With an experienced team and a lot of data.
Protect your 1970 Ford Mustang from the unexpected.
The 1969 range was such a huge change for the Mustang that 1970 alterations were relatively minor. The four headlights were reduced to two seven-inch lights in the wider grille, with dummy intake where the outer lights had been. Fake intakes on the rear fenders of the fastbacks were deleted and the tail panel flattened, instead of concave.
Mustang Mach 1 models received rocker panels with the name stamped in, and honeycomb rear panel between the taillights, a black striped hood with a fake air intake. Hood clips replaced pins and a shaker hood was available with the 351 cid V-8. The GT package disappeared, but the Grande package returned with a half vinyl roof and hound’s tooth cloth seats. All Mustangs had high-back bucket seats.
Henry Ford fired Bunkie Knudsen in August, either because he wanted to move away from muscle cars or because Knudsen had been too successful in pushing the expanded performance range. In any event, sales dropped 100,000 units, largely because of competition from Chrysler in the form of the new Challenger and ‘Cuda as well as the redesigned Firebird and Camaro from GM. Total output for the year was 190,727 Mustangs, with 82,569 hardtops, 13,581 Grande hardtops, 45,934 fastbacks, 40,970 Mach 1s and only 7,673 convertibles. Prices began at $2,721 for the hardtop, $2,926 for the Grande, $2,771 for the fastback, $3,271 for the Mach 1 and $3,025 for the convertible.
Engines ranged from the 155 bhp 250 cid 6 six, through the 220 bhp 302 cid V-8, 250 bhp 351 cid V-8, 300 bhp, 351 cid V-8, 335 bhp 428 cid Cobra V-8, 335 bhp 428 cid Ram Air Cobra V-8 and the 375 bhp 429 cid V-8, which added an eye-watering $1,208 extra cost.
The Boss 302 Mustang continued to be enormously successful, with 6,318 sold, largely due to the popularity of the Trans Am racing series. The Boss 302 was a remarkable performer and the claimed 290 bhp is considered to be artificially low. Boss 302s had 4-speeds, disc brakes, sway bars and staggered shocks. Power steering was optional but helped the quick-steering box. The engine had a forged crank with four-bolt main bearings, forged connecting rods and a high-rise alloy intake to the Holley carburetor. A 5,800 rpm limit could safely be exceeded, and race engines reported up to 8,000 rpm. A shaker hood was optional, along with rear deck spoiler and rear louvers. The dual exhaust system was improved for both Boss models. At $3,720 the Boss 302 was a bargain, but this would be its last year.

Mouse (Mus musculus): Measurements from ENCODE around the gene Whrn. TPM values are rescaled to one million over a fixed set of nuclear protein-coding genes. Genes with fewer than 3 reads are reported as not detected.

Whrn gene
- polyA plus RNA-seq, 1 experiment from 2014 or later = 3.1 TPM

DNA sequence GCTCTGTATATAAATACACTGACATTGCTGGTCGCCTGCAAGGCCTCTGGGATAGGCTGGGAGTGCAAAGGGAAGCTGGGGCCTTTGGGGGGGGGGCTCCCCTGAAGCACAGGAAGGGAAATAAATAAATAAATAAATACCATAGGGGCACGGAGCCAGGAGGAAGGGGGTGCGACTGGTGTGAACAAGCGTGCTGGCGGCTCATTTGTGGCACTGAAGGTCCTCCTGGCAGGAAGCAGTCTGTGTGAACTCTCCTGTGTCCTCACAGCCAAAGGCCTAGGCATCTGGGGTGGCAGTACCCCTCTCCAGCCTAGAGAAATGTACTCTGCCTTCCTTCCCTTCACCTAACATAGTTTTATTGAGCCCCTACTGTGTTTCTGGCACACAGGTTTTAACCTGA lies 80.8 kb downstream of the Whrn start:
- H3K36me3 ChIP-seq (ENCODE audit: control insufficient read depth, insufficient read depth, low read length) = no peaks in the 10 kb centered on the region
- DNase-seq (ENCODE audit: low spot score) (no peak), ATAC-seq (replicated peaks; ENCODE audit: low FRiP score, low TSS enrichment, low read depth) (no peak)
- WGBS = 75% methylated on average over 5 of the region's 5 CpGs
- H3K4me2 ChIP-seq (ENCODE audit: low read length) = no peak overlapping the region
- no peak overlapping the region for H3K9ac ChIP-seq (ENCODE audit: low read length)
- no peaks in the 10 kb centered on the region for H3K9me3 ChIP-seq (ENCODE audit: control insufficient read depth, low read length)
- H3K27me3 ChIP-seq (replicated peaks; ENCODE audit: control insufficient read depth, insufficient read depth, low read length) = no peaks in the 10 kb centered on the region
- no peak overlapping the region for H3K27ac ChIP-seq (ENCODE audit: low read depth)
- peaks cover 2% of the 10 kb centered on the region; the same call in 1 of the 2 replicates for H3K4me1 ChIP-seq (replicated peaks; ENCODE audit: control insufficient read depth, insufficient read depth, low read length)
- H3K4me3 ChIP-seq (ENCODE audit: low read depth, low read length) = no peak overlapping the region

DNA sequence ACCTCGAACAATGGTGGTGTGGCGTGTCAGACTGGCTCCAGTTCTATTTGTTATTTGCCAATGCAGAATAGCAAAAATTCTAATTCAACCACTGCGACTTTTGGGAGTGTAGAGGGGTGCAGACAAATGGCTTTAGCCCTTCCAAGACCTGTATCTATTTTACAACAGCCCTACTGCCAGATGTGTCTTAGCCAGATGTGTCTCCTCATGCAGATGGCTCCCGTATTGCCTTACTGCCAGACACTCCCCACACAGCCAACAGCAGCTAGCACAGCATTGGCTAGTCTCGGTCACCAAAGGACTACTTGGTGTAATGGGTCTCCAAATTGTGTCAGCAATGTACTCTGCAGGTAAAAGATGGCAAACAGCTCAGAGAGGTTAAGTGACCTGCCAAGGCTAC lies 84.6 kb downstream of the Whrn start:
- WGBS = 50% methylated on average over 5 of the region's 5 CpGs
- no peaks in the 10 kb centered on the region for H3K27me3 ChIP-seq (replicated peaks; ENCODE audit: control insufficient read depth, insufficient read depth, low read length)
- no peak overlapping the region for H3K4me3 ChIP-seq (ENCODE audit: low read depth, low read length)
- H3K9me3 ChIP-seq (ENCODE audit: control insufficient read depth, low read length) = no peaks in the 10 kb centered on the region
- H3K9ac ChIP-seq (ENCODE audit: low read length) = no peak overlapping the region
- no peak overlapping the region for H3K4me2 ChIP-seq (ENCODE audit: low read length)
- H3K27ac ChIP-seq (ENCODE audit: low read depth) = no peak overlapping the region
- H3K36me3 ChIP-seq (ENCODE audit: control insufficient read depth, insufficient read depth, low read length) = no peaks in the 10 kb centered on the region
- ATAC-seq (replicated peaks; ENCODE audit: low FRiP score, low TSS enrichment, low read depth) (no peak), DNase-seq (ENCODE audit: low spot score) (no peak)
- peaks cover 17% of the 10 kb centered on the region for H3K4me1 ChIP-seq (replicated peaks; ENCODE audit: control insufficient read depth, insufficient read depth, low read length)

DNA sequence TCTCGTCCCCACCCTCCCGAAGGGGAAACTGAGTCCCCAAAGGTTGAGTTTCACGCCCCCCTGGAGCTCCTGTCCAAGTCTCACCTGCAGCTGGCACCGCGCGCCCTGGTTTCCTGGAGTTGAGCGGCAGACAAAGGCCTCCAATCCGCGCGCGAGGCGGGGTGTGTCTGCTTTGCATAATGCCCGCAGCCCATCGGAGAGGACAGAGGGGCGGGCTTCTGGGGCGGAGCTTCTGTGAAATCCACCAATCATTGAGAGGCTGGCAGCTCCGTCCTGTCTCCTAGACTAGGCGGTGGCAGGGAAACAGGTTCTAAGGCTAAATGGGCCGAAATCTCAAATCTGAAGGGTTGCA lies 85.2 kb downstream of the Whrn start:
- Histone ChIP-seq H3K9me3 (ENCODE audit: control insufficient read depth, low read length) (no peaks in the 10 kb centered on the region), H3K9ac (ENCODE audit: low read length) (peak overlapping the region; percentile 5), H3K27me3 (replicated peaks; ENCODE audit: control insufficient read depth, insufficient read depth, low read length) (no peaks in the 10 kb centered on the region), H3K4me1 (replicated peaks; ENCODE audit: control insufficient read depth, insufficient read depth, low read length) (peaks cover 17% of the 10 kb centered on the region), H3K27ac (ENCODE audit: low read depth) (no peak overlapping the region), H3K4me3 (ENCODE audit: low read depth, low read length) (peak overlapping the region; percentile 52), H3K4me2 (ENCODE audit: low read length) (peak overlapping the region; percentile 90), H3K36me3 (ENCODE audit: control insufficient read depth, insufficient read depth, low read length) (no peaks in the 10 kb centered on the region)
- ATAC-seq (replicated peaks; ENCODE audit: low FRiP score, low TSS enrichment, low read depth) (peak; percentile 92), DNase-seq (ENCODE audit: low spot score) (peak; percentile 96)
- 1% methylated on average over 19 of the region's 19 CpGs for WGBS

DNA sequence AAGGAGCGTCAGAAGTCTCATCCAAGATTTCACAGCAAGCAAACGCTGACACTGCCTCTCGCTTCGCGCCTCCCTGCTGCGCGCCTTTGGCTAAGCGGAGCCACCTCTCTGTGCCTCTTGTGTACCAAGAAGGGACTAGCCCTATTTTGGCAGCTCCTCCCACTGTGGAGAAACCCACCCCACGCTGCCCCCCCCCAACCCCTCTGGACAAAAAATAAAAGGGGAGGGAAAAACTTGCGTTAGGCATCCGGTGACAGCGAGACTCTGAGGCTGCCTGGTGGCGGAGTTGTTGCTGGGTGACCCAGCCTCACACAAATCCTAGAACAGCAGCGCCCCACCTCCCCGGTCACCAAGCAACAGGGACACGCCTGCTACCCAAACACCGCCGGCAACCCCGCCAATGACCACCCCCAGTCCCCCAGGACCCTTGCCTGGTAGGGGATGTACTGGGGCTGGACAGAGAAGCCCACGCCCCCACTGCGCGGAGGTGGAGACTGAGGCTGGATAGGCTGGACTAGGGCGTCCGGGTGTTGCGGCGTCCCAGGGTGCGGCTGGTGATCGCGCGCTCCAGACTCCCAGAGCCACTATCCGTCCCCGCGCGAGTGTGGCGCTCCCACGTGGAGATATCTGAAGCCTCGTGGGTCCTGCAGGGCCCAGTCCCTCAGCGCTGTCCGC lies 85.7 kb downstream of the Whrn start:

The Boss 429 continued as Ford wanted to keep the engine homologated for NASCAR. A total of 499 were sold for 1970, built by Kar Kraft in Brighton Michigan, which heavily modified the front end, pushing the shock towers apart and fitting modified steering and unique front spindles. The Boss 429 was not available with automatic transmission or air conditioning, and the price was an intimidating $4,932. The estimated 375 bhp was considered to be about 100 bhp low. This would be the pinnacle of factory street performance for about 20 years.
A total of 16 colors were offered in 1970. Here are the codes: Raven Black (A); Dark Ivy Green Metallic (C), Yellow (D), Medium Lime Metallic G); Grabber Blue (J); Bright Gold Metallic(K); Wimbledon White (M); Pastel Blue (N); Medium Blue Metallic (Q); Medium Gold Metallic (S); Red (T); Grabber Orange (U); Grabber Green (Z); Calypso Coral (1); Light Ivy Yellow (2); Silver Blue Metallic (6). There were 29 interior combinations, and convertible tops were black or white.
Boss colors were Grabber Blue, Grabber Orange, Grabber Green Pastel Blue, and Calypso Coral, though there is evidence of Medium Lime Green and Medium Blue Metallic and occasional other colors as well. Interiors were black.